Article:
Nestled between the South Downs and the English Channel, West Sussex is a magnificent county with a lot to offer. It’s home to towns and villages teeming with history, beauty and charm. Its coastline is both familiar and varied, and its hills are alluring, with secret treasures tucked away in every valley.
The county has attracted people for centuries. It has inspired literary greats such as Virginia Woolfe, who became infatuated with the area. She wrote: “Evening is kind to Sussex, for Sussex is no longer young, and she is grateful for the veil of evening as an elderly woman is glad when a shade is drawn over a lamp, and only the outline of her face remains. The outline of Sussex is still very fine.”
You shouldn’t just visit West Sussex, you should visit it as soon as you possibly can.
Villages and towns
Petworth High Street, West Sussex ©Getty
This small Sussex market town is made for any weather: there’s magnificent countryside to explore when the sun is shining, and when it isn’t, a wealth of treasure-filled shops beckon you in.
Arundel Castle ©Getty
Arundel is an unassuming market town nestled in the South Downs 10 miles east of Chichester, but that isn’t to say there isn’t much to see here.
Explore each nook and cranny of the cobbled town centre. Bustle in and out of brilliant independent shops before travelling back in time to the medieval castle. Built in 1067, Arundel Castle is one of England’s oldest inhabited country houses and still retains many of its original features. Ascend the town’s hill to find a Roman Catholic cathedral. Take some time here and savour the stunning gothic architecture.
A typical old English village street – Steyning, West Sussex ©Getty
Take a day to potter around Steyning, a charming town burrowed between Shoreham-by-Sea and Horsham. Marvel at Tudor cottages and Georgian town houses, wander into delightful shops, cafes and pubs. On Steyning’s doorstep sits the entire South Downs, waiting to be discovered.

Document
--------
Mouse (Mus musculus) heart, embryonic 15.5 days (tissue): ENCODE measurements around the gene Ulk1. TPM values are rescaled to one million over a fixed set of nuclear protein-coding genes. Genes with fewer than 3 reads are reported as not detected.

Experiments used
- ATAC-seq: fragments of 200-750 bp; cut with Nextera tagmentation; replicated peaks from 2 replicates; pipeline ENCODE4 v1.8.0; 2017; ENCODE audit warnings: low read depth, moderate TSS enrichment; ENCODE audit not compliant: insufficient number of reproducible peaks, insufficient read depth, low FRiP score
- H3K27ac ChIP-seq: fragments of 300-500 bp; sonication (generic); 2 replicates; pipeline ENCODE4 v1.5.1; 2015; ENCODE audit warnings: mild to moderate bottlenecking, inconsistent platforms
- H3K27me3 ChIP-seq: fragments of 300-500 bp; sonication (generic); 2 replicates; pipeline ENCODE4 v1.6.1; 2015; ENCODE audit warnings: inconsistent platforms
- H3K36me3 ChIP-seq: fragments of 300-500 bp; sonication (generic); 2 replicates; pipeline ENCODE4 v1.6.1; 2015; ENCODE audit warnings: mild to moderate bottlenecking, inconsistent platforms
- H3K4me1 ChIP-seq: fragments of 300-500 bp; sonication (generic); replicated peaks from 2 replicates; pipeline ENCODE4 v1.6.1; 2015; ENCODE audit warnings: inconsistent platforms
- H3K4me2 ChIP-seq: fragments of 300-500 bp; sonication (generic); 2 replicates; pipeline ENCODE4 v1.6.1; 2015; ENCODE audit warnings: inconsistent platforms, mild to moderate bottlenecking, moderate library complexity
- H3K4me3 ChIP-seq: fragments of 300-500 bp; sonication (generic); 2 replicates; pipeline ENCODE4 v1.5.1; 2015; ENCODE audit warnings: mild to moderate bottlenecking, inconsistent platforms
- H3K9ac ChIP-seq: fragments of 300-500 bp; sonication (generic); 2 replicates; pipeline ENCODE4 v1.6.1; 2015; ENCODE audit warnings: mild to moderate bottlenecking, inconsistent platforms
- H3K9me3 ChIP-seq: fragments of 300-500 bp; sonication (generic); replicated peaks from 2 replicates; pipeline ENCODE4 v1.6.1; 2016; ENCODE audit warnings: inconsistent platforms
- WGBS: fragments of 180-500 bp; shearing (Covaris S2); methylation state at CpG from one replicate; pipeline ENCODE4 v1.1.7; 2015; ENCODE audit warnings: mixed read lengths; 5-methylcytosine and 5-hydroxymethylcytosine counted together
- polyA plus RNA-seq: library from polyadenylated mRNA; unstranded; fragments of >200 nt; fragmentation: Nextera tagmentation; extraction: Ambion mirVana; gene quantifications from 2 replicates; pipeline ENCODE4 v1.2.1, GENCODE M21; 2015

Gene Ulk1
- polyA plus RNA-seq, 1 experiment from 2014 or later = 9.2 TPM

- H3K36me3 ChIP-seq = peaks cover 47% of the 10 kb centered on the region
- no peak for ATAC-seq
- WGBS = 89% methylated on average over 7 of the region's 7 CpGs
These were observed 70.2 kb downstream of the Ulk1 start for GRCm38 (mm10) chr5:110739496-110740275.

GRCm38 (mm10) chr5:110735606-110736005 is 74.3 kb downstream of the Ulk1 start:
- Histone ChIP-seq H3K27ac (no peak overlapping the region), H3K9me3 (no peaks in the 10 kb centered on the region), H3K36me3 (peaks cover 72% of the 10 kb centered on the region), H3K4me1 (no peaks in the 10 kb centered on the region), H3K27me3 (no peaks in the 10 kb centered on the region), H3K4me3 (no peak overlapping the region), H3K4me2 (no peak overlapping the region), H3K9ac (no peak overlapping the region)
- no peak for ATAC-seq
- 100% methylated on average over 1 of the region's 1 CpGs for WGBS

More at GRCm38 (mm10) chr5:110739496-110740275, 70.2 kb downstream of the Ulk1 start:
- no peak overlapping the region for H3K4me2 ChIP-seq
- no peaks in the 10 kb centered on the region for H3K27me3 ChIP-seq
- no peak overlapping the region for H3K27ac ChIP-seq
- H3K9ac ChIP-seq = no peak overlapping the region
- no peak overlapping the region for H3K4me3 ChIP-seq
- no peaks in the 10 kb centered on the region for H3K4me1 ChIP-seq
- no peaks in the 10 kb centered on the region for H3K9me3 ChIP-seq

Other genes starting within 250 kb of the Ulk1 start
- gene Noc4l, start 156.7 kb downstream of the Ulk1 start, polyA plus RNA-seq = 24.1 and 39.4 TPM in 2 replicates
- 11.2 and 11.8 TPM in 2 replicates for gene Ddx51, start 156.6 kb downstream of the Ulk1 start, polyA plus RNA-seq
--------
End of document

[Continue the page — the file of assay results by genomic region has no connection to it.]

Bluebells cover the woodland floor ©Getty
This moderate walk links the villages of North Marden, East Marden and Up Marden, passing swathes of wildflowers in the spring, old churches and and wooded hillsides. Route and map.
England, Sussex, Chichester, Beach at West Wittering ©Getty
West and East Wittering sit on the edge of the Manhood Peninsula, looking out to the Isle of Wight to the South, Hayling Island to the west and Chichester Harbour and the South Downs to the North. The Witterings’ white sand and idyllic villages have long attracted high-profile celebrities.
This circular walk takes you through East Dean, Chichester Harbour and West Wittering’s coast and village. Route and map.
Sunset on the South Downs/Credit: Getty Images
The South Downs Way stretches over 100 miles of rolling hills and picturesque villages from Winchester to Eastbourne, passing right through the heart of West Sussex. If you really want to get a feeling of this historic country, there are few better ways to see it than embarking on the South Downs Way. Route and map.
Where to stay
Amberley Castle ©Rob Farrow
Can you think of anywhere better to stay during your trip than a medieval castle? Erected in the 12th century, Amberley Castle is now West Sussex’s most fashionable hotel. Wander around 12 acres of formal gardens, boarded by castle walls, or try your hand at golf, tennis and croquet.
The Horse Guards Inn, Tillington © Maigheach-gheal
Tired from your day of exploring Petworth’s charming high street? Stay at the Horse Guards Inn in Tillington on the outskirts of Petworth. This bed and breakfast has sweeping views of the South Downs and a cosy pub. Spend the following day exploring extraordinary Petworth House and its 700 acre deer park designed by Capability Brown.
The YHA is a perfect place to stop when trekking the South Downs Way © Bob-Embleton
The YHA have hostels across the country, allowing people to explore the countryside on a low budget. There are a few located across the South Downs, making it the perfect place for a brief stay when walking the long-distance path.
YHA hostels are basic, hygienic and most importantly, really cheap.
Where to eat
The George, Eartham ©Kevin Gordon
The George at Eartham is a quintessentially English pub, with a warm atmosphere, fantastic food and an ideal location. The menu changes regularly, reflecting the current season and the local produce that comes with it.
This high-profile, Michelin-starred restaurant offers a one-off, indulgent evening. Sat in the heart of Horsham High Street, Restaurant Tristan serves some of the best food in the county.
The Fox Goes Free, Charlton ©Paul Farrow
Eat at the Fox Goes Free after spending a day at nearby glorious Goodwood Racecourse/Credit: Getty Image
The Fox Goes Free is an atmospheric pub and B&B in the modest hamlet of Charlton, surrounded by the South Downs’ rolling hills and situated just north of Goodwood Racecourse. You can choose from seven different areas to dine in and the menu changes daily.
Main image ©Getty